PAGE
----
Sperling Prostate Center

Prostate Cancer by Any Other Name—Is Low Risk Prostate Cancer Really Cancer?

“When it comes to prostate cancer (PCa), perhaps the single most important thing a patient should know is the degree to which his PCa is dangerous.” I posted that declaration in a 2020 blog on the Gleason Grade Group system. A precise diagnosis allows treatment to be tailored to the disease, but it appears that low-risk PCa is not as easy to diagnose as one would think.

There is universal agreement that such a creature as low risk PCa exists. Tissue from a prostate biopsy is graded (Gleason score) based on the appearance of abnormal cells. The more they resemble normal tissue, the lower the Gleason score. The Prostate Cancer Foundation offers a good explanation of both Gleason grading and Grade Group, showing that low-risk PCa can be defined either way:

  • PCa less than or equal to Gleason grade 3+3=6
  • Grade Group 1 (GG1)

Debate over what to call GG1 Prostate Cancer

Universal agreement evaporates, however, over the issue of how dangerous it is. To put it bluntly, is Gleason grade 3 (or GG1) truly cancer? Debate continues over questions such as a) does Gleason 3+3 behave like cancer, b) can GG1 progress to a higher grade, or c) does it have invasive capabilities? There are distinguished experts like these two, who propose that GG1 does not behave like cancer, and perhaps should not even be called cancer:

  1. Laurence Klotz (Clinician, researcher; Sunnybrook Health Sciences Center) – “… we know much more about how the molecular genetics of Gleason 3 and 4 compare, and they are like night and day. … The corollary of that is the metastatic potential of Gleason 3 is now acknowledged to be essentially zero.”[i]
  2. Matthew Cooperberg (Urology professor, researcher; University of California San Francisco) – “GG1 is not normal—but neither is it cancer. It is a premalignant finding indicating close surveillance but rarely immediate treatment. In 2023, its definition and label should reflect this contemporary understanding of its place on the biological continuum.”[ii]

On the other hand, there are worthies who maintain that GG1 is true cancer:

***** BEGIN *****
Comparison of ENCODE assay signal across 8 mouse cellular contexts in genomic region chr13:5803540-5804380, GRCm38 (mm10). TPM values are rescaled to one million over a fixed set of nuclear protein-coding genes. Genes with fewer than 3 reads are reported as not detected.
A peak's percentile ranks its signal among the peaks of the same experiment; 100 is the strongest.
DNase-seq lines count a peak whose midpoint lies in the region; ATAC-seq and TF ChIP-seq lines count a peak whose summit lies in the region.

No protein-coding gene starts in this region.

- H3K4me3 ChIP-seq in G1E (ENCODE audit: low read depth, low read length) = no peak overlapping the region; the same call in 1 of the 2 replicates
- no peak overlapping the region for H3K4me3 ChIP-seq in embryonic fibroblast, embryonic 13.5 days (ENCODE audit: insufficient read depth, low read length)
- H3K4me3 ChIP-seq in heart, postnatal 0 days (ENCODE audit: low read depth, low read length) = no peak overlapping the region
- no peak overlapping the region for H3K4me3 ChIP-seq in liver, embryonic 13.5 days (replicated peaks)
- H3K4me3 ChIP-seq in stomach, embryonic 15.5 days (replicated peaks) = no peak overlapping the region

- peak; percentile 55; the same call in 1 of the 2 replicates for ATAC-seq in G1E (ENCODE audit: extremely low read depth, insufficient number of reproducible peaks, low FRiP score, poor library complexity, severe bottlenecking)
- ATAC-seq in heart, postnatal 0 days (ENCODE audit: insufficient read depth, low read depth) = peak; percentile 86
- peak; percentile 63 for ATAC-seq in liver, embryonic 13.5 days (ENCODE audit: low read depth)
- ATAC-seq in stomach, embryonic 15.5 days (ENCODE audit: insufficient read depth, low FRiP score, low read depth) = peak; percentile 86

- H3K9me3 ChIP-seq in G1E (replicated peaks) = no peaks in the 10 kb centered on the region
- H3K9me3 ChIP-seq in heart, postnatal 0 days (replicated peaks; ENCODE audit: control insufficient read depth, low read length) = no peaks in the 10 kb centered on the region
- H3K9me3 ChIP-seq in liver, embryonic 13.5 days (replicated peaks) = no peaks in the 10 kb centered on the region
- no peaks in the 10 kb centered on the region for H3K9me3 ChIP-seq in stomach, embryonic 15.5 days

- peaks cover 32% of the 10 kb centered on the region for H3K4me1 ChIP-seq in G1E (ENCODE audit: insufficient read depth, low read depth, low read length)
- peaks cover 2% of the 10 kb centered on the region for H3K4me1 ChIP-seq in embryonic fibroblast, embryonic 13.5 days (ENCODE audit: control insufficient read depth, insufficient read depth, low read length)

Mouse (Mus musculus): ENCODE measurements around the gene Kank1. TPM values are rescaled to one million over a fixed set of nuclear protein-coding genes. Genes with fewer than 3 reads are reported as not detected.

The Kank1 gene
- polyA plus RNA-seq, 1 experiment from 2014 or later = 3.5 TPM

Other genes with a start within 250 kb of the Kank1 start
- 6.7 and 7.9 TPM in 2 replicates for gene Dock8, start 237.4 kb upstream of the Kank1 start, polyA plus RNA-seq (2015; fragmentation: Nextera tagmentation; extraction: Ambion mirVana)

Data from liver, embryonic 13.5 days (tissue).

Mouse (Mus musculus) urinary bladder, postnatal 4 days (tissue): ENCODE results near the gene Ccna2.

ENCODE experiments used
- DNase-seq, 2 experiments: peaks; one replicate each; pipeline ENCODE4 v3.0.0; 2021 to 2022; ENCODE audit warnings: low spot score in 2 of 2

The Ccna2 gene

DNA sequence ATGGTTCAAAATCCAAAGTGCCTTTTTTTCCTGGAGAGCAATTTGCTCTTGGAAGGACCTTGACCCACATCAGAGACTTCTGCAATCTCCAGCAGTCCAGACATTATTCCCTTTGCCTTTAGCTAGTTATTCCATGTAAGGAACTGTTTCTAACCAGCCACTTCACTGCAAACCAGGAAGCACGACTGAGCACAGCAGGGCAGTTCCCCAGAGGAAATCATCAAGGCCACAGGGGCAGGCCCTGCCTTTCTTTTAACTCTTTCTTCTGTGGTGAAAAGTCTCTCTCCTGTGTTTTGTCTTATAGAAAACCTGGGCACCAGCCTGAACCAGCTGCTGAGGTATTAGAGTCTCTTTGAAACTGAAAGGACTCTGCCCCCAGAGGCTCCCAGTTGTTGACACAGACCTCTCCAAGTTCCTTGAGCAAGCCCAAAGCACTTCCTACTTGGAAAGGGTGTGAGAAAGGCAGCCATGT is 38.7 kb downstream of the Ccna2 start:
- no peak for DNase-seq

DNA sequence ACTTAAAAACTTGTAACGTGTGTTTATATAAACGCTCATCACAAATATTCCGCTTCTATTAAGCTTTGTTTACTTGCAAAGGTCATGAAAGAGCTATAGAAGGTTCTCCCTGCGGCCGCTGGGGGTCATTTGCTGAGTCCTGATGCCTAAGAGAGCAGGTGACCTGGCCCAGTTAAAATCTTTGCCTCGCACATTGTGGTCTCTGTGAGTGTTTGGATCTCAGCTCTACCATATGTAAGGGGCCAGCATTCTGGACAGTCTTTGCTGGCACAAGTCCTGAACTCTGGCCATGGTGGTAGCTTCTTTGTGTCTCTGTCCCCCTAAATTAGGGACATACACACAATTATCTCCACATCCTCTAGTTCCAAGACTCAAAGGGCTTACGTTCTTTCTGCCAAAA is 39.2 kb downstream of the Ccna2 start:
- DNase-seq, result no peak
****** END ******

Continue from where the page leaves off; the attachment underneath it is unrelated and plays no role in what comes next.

1. Jonathan Epstein – (Pathology professor, researcher; Johns Hopkins) – “…morphologically, GG1 may be indistinguishable from GG2 to GG5 and GG1 is invasive (lacks basal cells), can show perineural invasion and extraprostatic extension; molecularly, GG1 has many of the hallmarks of prostate cancer … There is strong support for retaining the carcinoma designation for GG1.”[iii]
  2. Panel of experts (Clinicians, oncologists, biologists; Netherlands Cancer Institute) – “We characterized the molecular activity of the androgen receptor protein, which drives prostate cancer disease, in low-grade tumors. Our results show that these tumors are true cancers and are clearly separate from benign prostate tissue despite their low clinical aggressiveness.”[iv]

While the jury is still out, the all-important question remains: how can we match treatment to low risk PCa if we don’t really know what it is? Hence the call for more utilization of Active Surveillance (AS). “Grade group 1 (GG1) primary prostate cancers with a pathologic Gleason score of 6 are considered indolent and generally not associated with fatal outcomes, so treatment is not indicated for most cases.”[v] Both Klotz and Cooperberg are advocates for going on AS in order to avoid clobbering a mouse with an elephant gun—until there’s clear evidence of PCa activity (meaning signs of progression to a higher grade as indicated by rise in PSA, multiparametric MRI, and biopsy).